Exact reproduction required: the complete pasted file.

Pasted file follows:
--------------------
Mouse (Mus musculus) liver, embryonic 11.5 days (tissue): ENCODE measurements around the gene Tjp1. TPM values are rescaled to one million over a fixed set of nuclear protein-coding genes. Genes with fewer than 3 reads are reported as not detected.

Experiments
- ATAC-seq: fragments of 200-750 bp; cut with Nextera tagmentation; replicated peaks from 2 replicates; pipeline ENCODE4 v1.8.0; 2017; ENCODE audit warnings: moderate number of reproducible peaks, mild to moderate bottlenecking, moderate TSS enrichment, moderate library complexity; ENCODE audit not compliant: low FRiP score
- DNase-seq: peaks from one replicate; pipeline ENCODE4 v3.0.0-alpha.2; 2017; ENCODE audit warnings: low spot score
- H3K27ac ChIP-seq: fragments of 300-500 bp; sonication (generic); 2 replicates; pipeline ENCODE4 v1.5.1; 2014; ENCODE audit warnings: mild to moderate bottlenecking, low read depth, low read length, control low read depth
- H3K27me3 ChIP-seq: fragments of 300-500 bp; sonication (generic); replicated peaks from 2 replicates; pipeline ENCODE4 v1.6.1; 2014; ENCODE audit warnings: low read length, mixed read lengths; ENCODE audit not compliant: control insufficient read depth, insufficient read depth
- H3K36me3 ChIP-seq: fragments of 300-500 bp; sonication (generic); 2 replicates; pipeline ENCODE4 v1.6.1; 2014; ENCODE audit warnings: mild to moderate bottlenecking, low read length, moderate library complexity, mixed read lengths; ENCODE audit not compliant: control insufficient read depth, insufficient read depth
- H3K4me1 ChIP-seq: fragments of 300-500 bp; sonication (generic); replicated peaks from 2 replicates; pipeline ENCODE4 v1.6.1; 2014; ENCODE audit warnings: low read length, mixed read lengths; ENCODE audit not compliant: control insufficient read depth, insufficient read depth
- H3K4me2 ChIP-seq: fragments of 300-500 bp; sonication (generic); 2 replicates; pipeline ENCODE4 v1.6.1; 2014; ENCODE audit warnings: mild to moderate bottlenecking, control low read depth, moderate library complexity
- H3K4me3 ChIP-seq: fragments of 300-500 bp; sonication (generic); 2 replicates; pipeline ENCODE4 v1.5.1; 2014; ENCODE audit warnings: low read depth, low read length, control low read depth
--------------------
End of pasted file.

Mouse (Mus musculus) liver, embryonic 11.5 days (tissue): ENCODE measurements around the gene Tjp1. TPM values are rescaled to one million over a fixed set of nuclear protein-coding genes. Genes with fewer than 3 reads are reported as not detected.

Experiments
- ATAC-seq: fragments of 200-750 bp; cut with Nextera tagmentation; replicated peaks from 2 replicates; pipeline ENCODE4 v1.8.0; 2017; ENCODE audit warnings: moderate number of reproducible peaks, mild to moderate bottlenecking, moderate TSS enrichment, moderate library complexity; ENCODE audit not compliant: low FRiP score
- DNase-seq: peaks from one replicate; pipeline ENCODE4 v3.0.0-alpha.2; 2017; ENCODE audit warnings: low spot score
- H3K27ac ChIP-seq: fragments of 300-500 bp; sonication (generic); 2 replicates; pipeline ENCODE4 v1.5.1; 2014; ENCODE audit warnings: mild to moderate bottlenecking, low read depth, low read length, control low read depth
- H3K27me3 ChIP-seq: fragments of 300-500 bp; sonication (generic); replicated peaks from 2 replicates; pipeline ENCODE4 v1.6.1; 2014; ENCODE audit warnings: low read length, mixed read lengths; ENCODE audit not compliant: control insufficient read depth, insufficient read depth
- H3K36me3 ChIP-seq: fragments of 300-500 bp; sonication (generic); 2 replicates; pipeline ENCODE4 v1.6.1; 2014; ENCODE audit warnings: mild to moderate bottlenecking, low read length, moderate library complexity, mixed read lengths; ENCODE audit not compliant: control insufficient read depth, insufficient read depth
- H3K4me1 ChIP-seq: fragments of 300-500 bp; sonication (generic); replicated peaks from 2 replicates; pipeline ENCODE4 v1.6.1; 2014; ENCODE audit warnings: low read length, mixed read lengths; ENCODE audit not compliant: control insufficient read depth, insufficient read depth
- H3K4me2 ChIP-seq: fragments of 300-500 bp; sonication (generic); 2 replicates; pipeline ENCODE4 v1.6.1; 2014; ENCODE audit warnings: mild to moderate bottlenecking, control low read depth, moderate library complexity
- H3K4me3 ChIP-seq: fragments of 300-500 bp; sonication (generic); 2 replicates; pipeline ENCODE4 v1.5.1; 2014; ENCODE audit warnings: low read depth, low read length, control low read depth